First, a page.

This past weekend I was reminded of a principle I blogged about early on. (Click here if you want to read my original post on this topic.)
As leaders we all have to make unpopular decisions. We know they’re unpopular when we make them, so the result is the temptation to avoid conversations surrounding them.
Or, maybe you have had to correct someone. You dread the meeting, so you find reasons to put it off.
These conversations are the dentist office visit of leadership. We know we should go to the dentist, but we just do not want to. Have you had situations that can relate to this idea?
Or, maybe you make a decision that is in the best interest of your organization, but you worry some people are going to give push back, so you try to find a way to minimize their reaction.
In seminary I took a class on Crisis Preaching. One of the principles we were taught was to “name the monster” when a terrible situation arose. The idea is everyone in the room, or almost everyone, knows what you are hinting at when you hint at something, so why not just come out and say it to make sure everyone is able to move forward?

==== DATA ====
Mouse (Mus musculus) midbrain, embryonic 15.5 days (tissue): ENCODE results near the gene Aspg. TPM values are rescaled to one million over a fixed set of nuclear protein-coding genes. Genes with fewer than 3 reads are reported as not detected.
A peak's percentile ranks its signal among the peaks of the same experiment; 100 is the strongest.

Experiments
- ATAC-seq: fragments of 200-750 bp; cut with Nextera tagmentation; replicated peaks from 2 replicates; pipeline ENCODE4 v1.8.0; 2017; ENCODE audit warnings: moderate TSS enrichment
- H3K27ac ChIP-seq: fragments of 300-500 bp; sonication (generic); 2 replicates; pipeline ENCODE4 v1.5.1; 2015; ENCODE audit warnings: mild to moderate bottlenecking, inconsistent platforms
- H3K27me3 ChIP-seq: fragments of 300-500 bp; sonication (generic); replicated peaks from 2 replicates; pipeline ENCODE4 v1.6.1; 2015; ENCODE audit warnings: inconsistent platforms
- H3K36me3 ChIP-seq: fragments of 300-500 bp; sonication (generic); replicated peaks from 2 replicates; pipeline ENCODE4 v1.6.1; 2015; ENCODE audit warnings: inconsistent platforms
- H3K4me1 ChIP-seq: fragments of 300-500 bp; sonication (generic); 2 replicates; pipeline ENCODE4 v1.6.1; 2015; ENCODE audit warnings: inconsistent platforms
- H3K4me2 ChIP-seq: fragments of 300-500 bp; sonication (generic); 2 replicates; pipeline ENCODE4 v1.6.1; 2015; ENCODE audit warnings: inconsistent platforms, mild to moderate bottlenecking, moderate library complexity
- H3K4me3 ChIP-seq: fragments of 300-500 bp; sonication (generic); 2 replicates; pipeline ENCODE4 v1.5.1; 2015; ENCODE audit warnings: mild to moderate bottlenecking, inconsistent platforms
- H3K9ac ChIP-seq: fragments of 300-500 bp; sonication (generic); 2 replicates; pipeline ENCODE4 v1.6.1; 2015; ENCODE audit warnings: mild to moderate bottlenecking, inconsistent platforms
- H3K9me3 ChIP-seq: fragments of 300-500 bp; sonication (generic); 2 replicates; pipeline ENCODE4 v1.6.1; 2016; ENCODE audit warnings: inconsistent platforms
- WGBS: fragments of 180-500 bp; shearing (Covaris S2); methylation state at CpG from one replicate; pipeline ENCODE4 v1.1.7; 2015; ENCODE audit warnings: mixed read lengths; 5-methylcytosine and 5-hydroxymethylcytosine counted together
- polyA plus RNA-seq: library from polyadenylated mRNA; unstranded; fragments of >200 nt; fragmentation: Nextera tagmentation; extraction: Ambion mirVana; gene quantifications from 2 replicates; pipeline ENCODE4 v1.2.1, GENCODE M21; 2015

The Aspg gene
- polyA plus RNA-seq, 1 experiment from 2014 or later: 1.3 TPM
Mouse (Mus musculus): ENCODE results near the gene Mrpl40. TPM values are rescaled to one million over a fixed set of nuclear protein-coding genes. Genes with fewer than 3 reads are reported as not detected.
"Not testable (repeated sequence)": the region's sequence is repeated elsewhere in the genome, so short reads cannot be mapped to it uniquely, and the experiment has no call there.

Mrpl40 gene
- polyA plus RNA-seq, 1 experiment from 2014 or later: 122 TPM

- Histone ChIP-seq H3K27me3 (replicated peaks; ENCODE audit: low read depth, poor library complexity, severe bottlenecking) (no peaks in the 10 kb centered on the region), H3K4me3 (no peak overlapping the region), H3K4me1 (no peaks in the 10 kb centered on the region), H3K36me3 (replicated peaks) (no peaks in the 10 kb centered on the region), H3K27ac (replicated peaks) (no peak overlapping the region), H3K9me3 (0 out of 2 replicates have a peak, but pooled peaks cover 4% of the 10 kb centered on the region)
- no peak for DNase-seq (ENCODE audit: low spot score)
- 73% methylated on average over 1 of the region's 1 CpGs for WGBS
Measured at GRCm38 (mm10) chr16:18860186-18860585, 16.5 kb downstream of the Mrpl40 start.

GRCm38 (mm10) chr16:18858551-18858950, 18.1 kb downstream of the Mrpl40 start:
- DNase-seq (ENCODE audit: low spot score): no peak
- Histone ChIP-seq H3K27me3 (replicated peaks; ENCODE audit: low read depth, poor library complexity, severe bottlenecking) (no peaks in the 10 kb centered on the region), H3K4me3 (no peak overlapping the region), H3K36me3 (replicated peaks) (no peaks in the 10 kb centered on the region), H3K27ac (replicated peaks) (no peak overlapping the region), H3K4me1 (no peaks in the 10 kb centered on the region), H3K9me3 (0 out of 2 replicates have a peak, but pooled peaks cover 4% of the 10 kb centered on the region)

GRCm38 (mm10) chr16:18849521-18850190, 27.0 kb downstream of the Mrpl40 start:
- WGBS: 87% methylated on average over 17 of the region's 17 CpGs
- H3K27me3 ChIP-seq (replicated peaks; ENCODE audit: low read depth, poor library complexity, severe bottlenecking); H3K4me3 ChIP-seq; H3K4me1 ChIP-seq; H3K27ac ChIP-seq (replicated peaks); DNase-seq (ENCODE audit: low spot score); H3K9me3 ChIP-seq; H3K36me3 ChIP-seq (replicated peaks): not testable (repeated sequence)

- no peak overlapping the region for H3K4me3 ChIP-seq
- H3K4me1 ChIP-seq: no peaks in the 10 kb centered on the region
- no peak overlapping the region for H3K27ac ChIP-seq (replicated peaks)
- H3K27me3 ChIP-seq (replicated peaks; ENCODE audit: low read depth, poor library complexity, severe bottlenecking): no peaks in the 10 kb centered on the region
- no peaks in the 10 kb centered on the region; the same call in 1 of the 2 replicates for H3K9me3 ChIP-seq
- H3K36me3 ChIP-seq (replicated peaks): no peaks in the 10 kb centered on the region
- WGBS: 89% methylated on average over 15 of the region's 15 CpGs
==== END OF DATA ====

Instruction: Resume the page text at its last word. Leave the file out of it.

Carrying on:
Having tough conversations is the same thing. I’m not advocating seeking drama, but I am advocating talking openly so as to minimize fallout. When we address what needs to be addressed, we allow healing to become part of the process.
What situation are you currently in that could benefit from having a tough conversation? Have you made the statement recently “I really don’t want to talk to…”? If so, that’s probably a sign that you need to have the conversation.
Don’t hide from tough conversations. Don’t send a text when a phone call is what is needed. Be a leader and have the conversation no one else wants to have.
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